Access

You are not currently logged in.

Access your personal account or get JSTOR access through your library or other institution:

login

Log in to your personal account or through your institution.

ESL versus Mainstream Classes: Contrasting L2 Learning Environments

Linda Harklau
TESOL Quarterly
Vol. 28, No. 2 (Summer, 1994), pp. 241-272
DOI: 10.2307/3587433
Stable URL: http://www.jstor.org/stable/3587433
Page Count: 32
  • Download ($14.00)
  • Subscribe ($19.50)
  • Cite this Item
ESL versus Mainstream Classes: Contrasting L2 Learning Environments
Preview not available

Abstract

Language minority students are often placed in mainstream, English-medium classrooms long before they develop the degree of language proficiency necessary to compete on an equal footing with native speakers of the school language. With the ever-increasing presence of such students in U.S. schools, ESL and content-area educators are working to better integrate their respective curricula and instructional roles. In order to accomplish this integration, significant instructional differences in these two contexts must be identified, and systematic comparisons must detail how L2 learners fare in each of these instructional environments. What do students lose and gain in their transition from ESL to the mainstream? This question was addressed in a 3 1/2 year ethnography of the L2 learning experiences of newcomer students attending a high school in northern California. The study, which followed 4 Chinese ethnic immigrant students as they made the transition from ESL to mainstream classes, contrasted patterns of spoken and written language use in classrooms, identified significant differences in the content and goals of the ESL versus mainstream curricula, and documented language instruction and feedback in both contexts. Both contexts were also evaluated in terms of the socializing features of schooling, such as counseling and peer networks. As in many other U.S. public schools, the isolated and marginalized position of the ESL program in an institution that otherwise made no adjustment for nonnative speakers produced a makeshift system in which there was no appropriate instructional environment for learners of the school language.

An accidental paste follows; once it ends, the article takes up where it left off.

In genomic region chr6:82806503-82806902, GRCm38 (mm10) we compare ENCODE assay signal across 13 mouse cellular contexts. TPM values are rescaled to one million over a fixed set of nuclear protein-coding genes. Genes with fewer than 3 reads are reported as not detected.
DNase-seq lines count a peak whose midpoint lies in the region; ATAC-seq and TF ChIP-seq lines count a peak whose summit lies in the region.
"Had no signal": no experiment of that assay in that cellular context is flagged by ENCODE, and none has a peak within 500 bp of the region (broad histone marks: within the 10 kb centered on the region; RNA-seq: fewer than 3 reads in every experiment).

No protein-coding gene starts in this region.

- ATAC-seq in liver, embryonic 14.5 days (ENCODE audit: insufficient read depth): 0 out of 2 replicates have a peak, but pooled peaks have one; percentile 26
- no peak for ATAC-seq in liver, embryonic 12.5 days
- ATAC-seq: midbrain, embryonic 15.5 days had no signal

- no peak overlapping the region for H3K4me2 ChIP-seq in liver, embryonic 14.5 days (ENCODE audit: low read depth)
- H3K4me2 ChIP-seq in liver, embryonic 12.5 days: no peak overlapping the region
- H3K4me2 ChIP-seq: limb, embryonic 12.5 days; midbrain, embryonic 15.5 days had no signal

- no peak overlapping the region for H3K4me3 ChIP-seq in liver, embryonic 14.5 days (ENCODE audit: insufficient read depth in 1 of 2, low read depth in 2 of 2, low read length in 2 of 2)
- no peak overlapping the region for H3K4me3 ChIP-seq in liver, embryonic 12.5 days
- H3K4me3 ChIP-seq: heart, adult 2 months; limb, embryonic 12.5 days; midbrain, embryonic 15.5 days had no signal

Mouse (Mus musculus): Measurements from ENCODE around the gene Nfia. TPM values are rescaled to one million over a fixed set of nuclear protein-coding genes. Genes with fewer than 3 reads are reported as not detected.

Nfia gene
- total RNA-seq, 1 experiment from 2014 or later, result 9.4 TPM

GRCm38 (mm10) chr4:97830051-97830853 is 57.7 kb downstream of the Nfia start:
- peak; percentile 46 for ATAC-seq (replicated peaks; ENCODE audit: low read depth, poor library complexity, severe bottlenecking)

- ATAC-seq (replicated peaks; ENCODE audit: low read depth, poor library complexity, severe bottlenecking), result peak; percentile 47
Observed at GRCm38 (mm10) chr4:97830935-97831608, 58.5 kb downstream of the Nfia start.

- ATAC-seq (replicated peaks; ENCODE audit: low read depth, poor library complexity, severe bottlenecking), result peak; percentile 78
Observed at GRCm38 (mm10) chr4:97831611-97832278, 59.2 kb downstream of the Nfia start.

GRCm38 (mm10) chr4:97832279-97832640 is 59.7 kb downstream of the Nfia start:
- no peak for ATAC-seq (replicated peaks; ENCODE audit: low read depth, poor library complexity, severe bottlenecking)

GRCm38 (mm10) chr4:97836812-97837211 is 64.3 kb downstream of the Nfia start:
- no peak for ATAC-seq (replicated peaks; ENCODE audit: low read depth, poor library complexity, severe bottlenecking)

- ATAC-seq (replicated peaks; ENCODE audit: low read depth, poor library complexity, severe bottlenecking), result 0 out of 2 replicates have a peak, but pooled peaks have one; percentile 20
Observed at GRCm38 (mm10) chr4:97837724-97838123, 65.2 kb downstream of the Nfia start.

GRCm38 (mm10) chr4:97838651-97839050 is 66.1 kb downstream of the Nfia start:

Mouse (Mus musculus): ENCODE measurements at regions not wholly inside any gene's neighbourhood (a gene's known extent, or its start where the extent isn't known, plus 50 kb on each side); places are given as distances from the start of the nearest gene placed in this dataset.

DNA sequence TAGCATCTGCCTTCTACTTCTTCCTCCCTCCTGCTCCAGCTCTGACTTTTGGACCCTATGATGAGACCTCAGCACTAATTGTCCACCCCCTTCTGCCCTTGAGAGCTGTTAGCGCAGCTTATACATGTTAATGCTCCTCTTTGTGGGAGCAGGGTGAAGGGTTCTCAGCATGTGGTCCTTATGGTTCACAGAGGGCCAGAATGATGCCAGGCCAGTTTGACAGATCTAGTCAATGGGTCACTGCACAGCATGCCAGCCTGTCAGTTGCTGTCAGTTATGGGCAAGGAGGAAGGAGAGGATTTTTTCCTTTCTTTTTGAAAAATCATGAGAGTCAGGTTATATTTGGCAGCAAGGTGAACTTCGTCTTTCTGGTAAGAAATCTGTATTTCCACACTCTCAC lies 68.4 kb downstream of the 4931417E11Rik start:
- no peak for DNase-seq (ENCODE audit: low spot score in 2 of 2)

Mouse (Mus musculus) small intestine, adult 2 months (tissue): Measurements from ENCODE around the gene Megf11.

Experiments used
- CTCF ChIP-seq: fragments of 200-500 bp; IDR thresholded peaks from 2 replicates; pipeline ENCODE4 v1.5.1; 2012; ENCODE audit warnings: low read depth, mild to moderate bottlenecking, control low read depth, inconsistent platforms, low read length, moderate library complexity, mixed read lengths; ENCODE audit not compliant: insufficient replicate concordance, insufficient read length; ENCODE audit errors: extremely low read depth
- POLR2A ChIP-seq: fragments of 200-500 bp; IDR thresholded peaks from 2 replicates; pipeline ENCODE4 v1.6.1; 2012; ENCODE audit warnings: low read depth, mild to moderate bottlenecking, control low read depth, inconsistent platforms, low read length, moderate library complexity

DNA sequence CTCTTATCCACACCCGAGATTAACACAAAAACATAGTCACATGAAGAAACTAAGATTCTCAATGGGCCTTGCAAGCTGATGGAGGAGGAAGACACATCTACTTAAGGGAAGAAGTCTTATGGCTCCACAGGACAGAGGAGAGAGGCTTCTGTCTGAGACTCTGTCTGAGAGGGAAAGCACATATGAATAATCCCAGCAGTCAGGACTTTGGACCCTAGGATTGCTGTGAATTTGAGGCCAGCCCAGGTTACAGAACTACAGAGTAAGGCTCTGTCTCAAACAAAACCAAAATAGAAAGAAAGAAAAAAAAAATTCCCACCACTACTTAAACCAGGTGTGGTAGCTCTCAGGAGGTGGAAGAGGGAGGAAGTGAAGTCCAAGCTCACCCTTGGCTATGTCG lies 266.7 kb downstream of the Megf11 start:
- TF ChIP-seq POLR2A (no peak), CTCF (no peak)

Page Thumbnails

  • Thumbnail: Page 
241
    241
  • Thumbnail: Page 
242
    242
  • Thumbnail: Page 
243
    243
  • Thumbnail: Page 
244
    244
  • Thumbnail: Page 
245
    245
  • Thumbnail: Page 
246
    246
  • Thumbnail: Page 
247
    247
  • Thumbnail: Page 
248
    248
  • Thumbnail: Page 
249
    249
  • Thumbnail: Page 
250
    250
  • Thumbnail: Page 
251
    251
  • Thumbnail: Page 
252
    252
  • Thumbnail: Page 
253
    253
  • Thumbnail: Page 
254
    254
  • Thumbnail: Page 
255
    255
  • Thumbnail: Page 
256
    256
  • Thumbnail: Page 
257
    257
  • Thumbnail: Page 
258
    258
  • Thumbnail: Page 
259
    259
  • Thumbnail: Page 
260
    260
  • Thumbnail: Page 
261
    261
  • Thumbnail: Page 
262
    262
  • Thumbnail: Page 
263
    263
  • Thumbnail: Page 
264
    264
  • Thumbnail: Page 
265
    265
  • Thumbnail: Page 
266
    266
  • Thumbnail: Page 
267
    267
  • Thumbnail: Page 
268
    268
  • Thumbnail: Page 
269
    269
  • Thumbnail: Page 
270
    270
  • Thumbnail: Page 
271
    271
  • Thumbnail: Page 
272
    272